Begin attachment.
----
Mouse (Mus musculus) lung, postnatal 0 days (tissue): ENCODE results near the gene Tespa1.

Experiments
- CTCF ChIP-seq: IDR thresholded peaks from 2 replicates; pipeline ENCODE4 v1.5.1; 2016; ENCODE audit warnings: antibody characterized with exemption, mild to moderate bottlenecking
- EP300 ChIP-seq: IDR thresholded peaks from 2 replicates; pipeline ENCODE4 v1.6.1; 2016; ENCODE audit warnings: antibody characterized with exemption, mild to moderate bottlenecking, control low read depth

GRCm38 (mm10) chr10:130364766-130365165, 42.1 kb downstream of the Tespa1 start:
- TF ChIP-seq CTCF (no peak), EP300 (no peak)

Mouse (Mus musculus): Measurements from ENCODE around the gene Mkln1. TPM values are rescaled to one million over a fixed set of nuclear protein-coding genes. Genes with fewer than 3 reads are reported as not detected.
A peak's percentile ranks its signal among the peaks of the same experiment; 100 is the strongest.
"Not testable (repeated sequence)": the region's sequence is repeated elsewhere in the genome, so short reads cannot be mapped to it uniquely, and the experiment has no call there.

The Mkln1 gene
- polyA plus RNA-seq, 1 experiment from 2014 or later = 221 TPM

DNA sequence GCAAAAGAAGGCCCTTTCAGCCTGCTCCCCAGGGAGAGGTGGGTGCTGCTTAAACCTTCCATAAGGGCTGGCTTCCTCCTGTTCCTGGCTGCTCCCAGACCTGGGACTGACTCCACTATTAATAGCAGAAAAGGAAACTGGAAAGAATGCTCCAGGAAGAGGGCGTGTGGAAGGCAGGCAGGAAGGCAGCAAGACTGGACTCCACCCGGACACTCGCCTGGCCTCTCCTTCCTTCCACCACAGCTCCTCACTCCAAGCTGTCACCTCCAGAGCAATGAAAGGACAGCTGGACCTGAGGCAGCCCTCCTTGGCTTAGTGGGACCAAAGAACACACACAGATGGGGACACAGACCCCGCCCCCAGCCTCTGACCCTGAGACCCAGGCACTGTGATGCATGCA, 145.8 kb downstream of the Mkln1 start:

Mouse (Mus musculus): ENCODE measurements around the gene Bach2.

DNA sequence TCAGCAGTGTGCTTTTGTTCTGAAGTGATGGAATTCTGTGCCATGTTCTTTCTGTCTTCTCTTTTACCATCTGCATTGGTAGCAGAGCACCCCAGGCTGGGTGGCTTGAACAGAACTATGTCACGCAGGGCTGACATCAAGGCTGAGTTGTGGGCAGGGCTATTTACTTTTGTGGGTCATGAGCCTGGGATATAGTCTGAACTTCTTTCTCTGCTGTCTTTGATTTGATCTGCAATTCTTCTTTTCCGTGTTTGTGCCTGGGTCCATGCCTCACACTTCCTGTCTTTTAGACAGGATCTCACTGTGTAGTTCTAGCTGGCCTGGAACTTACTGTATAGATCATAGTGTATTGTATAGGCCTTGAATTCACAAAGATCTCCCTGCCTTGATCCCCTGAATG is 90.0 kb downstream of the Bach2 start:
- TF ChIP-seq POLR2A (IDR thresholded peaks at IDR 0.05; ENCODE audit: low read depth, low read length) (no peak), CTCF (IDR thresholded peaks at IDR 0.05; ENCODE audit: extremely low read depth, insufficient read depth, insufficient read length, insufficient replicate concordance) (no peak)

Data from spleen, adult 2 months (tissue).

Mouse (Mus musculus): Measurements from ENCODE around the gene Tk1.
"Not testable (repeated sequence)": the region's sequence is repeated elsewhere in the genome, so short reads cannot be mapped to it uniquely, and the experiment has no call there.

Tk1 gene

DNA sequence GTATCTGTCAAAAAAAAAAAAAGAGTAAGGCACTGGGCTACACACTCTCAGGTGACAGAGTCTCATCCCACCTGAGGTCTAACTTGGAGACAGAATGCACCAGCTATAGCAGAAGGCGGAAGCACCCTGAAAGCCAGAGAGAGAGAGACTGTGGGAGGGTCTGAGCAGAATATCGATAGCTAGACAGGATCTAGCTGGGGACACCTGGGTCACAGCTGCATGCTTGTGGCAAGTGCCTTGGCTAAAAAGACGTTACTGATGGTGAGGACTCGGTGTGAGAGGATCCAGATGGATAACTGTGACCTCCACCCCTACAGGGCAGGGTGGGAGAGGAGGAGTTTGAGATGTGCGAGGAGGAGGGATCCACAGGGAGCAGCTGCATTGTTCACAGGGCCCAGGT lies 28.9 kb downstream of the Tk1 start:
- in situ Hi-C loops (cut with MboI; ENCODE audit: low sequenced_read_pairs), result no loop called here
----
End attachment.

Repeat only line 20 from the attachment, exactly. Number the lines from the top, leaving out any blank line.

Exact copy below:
DNA sequence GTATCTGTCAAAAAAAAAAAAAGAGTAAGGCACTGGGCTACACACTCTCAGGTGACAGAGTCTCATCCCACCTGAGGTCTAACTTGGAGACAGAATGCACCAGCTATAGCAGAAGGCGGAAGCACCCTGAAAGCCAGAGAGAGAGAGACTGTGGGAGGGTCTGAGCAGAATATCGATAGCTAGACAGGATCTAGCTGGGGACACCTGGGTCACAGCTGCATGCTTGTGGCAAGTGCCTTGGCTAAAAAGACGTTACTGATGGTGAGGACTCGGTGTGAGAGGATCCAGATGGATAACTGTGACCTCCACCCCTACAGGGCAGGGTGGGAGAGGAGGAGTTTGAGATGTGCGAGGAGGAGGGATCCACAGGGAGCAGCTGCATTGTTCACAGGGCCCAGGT lies 28.9 kb downstream of the Tk1 start: